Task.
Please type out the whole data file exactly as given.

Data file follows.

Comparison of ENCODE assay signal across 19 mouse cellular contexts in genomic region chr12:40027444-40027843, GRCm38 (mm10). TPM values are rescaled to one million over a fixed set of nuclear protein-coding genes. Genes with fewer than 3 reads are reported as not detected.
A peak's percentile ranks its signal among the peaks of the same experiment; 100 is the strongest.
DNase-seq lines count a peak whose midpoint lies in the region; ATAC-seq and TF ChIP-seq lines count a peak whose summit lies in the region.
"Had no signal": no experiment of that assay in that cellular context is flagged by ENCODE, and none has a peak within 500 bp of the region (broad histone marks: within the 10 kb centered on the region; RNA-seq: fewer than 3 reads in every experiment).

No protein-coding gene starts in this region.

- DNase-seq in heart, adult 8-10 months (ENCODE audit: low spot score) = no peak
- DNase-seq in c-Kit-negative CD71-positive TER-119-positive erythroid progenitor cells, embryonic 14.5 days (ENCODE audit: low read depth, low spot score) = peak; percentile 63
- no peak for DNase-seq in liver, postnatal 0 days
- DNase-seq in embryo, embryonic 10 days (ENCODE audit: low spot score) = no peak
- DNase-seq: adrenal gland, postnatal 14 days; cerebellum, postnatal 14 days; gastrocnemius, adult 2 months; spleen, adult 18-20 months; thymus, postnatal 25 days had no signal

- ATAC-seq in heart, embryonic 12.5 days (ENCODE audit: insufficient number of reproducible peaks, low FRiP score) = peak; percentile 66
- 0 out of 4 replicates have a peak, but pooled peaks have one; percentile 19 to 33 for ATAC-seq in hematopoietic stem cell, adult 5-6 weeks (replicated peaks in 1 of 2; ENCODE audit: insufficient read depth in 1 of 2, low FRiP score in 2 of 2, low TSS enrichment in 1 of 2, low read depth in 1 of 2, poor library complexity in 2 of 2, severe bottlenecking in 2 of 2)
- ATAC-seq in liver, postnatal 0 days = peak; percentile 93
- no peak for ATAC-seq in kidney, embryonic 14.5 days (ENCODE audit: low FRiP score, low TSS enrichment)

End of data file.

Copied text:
Comparison of ENCODE assay signal across 19 mouse cellular contexts in genomic region chr12:40027444-40027843, GRCm38 (mm10). TPM values are rescaled to one million over a fixed set of nuclear protein-coding genes. Genes with fewer than 3 reads are reported as not detected.
A peak's percentile ranks its signal among the peaks of the same experiment; 100 is the strongest.
DNase-seq lines count a peak whose midpoint lies in the region; ATAC-seq and TF ChIP-seq lines count a peak whose summit lies in the region.
"Had no signal": no experiment of that assay in that cellular context is flagged by ENCODE, and none has a peak within 500 bp of the region (broad histone marks: within the 10 kb centered on the region; RNA-seq: fewer than 3 reads in every experiment).

No protein-coding gene starts in this region.

- DNase-seq in heart, adult 8-10 months (ENCODE audit: low spot score) = no peak
- DNase-seq in c-Kit-negative CD71-positive TER-119-positive erythroid progenitor cells, embryonic 14.5 days (ENCODE audit: low read depth, low spot score) = peak; percentile 63
- no peak for DNase-seq in liver, postnatal 0 days
- DNase-seq in embryo, embryonic 10 days (ENCODE audit: low spot score) = no peak
- DNase-seq: adrenal gland, postnatal 14 days; cerebellum, postnatal 14 days; gastrocnemius, adult 2 months; spleen, adult 18-20 months; thymus, postnatal 25 days had no signal

- ATAC-seq in heart, embryonic 12.5 days (ENCODE audit: insufficient number of reproducible peaks, low FRiP score) = peak; percentile 66
- 0 out of 4 replicates have a peak, but pooled peaks have one; percentile 19 to 33 for ATAC-seq in hematopoietic stem cell, adult 5-6 weeks (replicated peaks in 1 of 2; ENCODE audit: insufficient read depth in 1 of 2, low FRiP score in 2 of 2, low TSS enrichment in 1 of 2, low read depth in 1 of 2, poor library complexity in 2 of 2, severe bottlenecking in 2 of 2)
- ATAC-seq in liver, postnatal 0 days = peak; percentile 93
- no peak for ATAC-seq in kidney, embryonic 14.5 days (ENCODE audit: low FRiP score, low TSS enrichment)